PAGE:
“We have only to look at the figures in the reports to be convinced of it—life will become—if it is not already in many places…unbearable only because of the sheer number of people. I don’t think it is only a problem of human resources, of finding enough food to nourish I don’t know how many billions of people. Even if this problem was solved—I doubt very much that it can, but even if it were solved, it would not modify in any way the fact that there is for (human) kind as for every living species an optimum density…What is taking place now…is that people are getting so close together…that each of them becomes a threat and a hindrance to (their) fellow beings.” (Gender-exclusive language adjusted by author of this letter.)

You also cite the odious scenario often made by Food First types “the entire world’s population could fit inside the United States with a density less than that of England,” and I suppose live happily ever after with plenty of food and resources for all, right? My God, what on earth are people thinking of when they quote such pseudo-statistics approvingly? Once again, I feel like this has already been answered by someone else better, this time the reviled and hated arch-guru of the Earth First! tribe himself, Edward Abbey:

“Maybe the technologists are right; maybe they can create conditions that will support ten billion people on Planet Earth, or even more…It might be possible, for example, to farm the entire land surface and the oceans too. We could support far more humans that way. We could process sewage into bouillon cubes, eat algae, seaweed, plankton.

“All those things are theoretically possible. But…it seems like it would be a wretched world to live in… billions of humans packed into some sort of planetary food factory. Buckminster Fuller thought it could be done. But the question is, should it be done? Who would want to live in such an ugly world?”

Finally, I think your charge of “fascist tendencies” within the Earth First! movement has merit, and is one that we need to take seriously. However, those of us on the left know that the term “fascist” is a very easy political football to toss around, and it smears all that it touches. Hitler also spoke of how much easier large masses of people were to manipulate than individuals, and during World War II the Nazis and other Axis powers used the concept of “Lebensraum”—that their land base was severely overpopulated—to justify their drive for expansion. (See Katherine and A. K. Organski’s “Population and World Power” for more on this.) There is also ample evidence that the practice of “continuous growth” was not known to primitive or native peoples, but started only as an outgrowth of the imperial European mindset, the virus of which has been transferred to its former colonies with disastrous effects.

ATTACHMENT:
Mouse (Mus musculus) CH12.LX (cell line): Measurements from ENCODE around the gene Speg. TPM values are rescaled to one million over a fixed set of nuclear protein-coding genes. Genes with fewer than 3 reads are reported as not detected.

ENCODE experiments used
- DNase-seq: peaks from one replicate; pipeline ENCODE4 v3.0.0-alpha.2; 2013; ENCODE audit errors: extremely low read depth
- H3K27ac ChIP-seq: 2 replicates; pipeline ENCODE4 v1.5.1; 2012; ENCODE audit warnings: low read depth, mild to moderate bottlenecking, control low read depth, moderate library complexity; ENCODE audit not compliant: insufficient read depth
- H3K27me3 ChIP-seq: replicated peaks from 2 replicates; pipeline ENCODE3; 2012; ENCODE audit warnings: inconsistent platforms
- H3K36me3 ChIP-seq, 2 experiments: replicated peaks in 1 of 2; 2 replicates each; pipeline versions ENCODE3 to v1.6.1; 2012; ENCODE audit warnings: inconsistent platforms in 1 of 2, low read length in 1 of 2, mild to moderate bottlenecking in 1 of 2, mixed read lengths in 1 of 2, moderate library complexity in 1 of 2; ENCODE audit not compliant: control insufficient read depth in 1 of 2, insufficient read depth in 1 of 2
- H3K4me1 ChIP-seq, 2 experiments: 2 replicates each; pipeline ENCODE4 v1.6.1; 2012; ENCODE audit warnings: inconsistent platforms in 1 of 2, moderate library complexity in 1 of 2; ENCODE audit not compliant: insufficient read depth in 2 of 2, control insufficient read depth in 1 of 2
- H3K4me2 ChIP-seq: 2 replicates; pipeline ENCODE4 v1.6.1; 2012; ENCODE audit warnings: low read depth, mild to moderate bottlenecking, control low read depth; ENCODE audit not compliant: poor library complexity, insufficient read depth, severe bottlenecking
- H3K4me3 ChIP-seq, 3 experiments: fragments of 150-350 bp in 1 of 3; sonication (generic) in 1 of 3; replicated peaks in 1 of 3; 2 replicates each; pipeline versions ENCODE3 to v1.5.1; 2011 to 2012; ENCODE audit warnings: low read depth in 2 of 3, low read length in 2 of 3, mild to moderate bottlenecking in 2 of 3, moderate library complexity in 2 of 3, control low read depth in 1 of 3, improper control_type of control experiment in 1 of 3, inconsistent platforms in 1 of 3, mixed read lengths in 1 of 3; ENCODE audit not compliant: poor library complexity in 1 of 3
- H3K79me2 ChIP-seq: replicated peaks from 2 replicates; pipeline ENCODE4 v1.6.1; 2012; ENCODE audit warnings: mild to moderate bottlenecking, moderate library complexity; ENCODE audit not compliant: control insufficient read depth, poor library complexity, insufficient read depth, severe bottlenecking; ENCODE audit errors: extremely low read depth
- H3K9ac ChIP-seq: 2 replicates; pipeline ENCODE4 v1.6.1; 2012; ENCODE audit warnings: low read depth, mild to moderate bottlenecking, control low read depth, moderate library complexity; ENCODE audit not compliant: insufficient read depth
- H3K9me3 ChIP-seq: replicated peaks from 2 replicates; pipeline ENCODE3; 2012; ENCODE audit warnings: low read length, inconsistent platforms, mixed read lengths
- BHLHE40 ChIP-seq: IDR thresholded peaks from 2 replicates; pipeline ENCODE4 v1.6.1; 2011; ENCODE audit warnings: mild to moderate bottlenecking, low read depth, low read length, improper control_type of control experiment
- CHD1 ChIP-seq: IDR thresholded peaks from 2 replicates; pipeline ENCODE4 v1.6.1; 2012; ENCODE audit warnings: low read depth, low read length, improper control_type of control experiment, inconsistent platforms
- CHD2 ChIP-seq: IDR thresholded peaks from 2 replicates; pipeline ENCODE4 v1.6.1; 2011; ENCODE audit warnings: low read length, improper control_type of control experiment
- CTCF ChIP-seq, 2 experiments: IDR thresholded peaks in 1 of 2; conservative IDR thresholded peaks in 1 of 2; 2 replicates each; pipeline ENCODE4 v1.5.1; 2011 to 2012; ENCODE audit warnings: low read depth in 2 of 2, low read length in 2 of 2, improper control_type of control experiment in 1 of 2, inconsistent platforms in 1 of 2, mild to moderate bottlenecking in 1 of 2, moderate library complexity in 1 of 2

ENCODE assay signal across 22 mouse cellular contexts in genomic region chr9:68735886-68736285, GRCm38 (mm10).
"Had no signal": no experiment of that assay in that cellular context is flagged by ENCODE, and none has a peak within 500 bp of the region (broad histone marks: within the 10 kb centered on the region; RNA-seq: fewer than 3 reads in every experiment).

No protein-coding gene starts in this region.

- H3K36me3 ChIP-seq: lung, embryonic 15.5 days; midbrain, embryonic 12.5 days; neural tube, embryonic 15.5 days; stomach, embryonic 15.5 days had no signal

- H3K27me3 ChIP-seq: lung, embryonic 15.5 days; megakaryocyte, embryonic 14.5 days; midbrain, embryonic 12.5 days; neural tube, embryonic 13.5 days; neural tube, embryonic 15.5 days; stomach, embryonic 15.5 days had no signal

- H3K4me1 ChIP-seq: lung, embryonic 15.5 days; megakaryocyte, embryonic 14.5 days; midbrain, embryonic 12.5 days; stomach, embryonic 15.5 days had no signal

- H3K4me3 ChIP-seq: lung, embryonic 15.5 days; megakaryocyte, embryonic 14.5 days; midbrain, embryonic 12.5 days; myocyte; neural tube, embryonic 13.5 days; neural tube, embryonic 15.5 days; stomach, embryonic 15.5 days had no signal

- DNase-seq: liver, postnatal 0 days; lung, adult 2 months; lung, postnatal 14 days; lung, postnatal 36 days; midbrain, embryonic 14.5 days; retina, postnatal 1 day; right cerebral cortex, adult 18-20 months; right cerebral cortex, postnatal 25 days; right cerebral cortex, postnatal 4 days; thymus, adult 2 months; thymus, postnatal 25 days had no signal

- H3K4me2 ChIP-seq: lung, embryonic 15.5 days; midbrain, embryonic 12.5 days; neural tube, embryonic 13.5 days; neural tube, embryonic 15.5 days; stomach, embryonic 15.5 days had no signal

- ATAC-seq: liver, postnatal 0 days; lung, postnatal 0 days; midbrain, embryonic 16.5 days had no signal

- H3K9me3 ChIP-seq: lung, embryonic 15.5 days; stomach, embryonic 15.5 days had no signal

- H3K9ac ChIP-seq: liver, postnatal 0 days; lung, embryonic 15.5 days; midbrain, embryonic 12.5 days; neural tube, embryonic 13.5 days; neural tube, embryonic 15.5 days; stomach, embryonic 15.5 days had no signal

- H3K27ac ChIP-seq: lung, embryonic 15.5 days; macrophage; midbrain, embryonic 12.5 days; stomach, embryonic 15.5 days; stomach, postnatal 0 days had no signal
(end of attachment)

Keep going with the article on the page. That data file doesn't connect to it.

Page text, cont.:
It is clear to me that population pressure causes a veritable pandora’s box of ecological, social and political problems, and that contrary to Lappe and Collins’ glowing portrayal of communist China in their book, Food First’s chronically overpopulated countries such as China (now well over a billion and rising) are severely subject to the forces of totalitarian takeover and controls, as well as the near complete loss of communal self-reliance and personal freedoms. And despite all the bad press Abbey, Foreman and others have gotten (and undoubtedly will continue to get), I still believe that they have done us a service by stressing these issues (not mentioned in your essay), which point to a fundamental flaw in Lappe and Collins’ happy democratic socialist society where the entire population of the world can fit inside the territory of the United States with plenty of room to spare, and the earth can easily support 10 billion, perhaps 50 or 100 billion human beings before it reaches the breaking point.

With as many people on the left—both anarchist and non-anarchist alike—now mouthing this absolute garbage (which will surely lead to some sort of fascist or totalitarian dictatorship if it is allowed to happen, and which, by the way, must make the Reagan thinktanks proud for a job well done), is it any wonder that people like Dave Foreman and the Earth First! movement are rising up as a counterforce, perhaps naive and mistaken in certain of their views, but by the very strength of their convictions a breath of fresh air to the pied piper march of the Food First Institute.

Bill McCormick

North Cascades, WA

Response to Catton and McCormick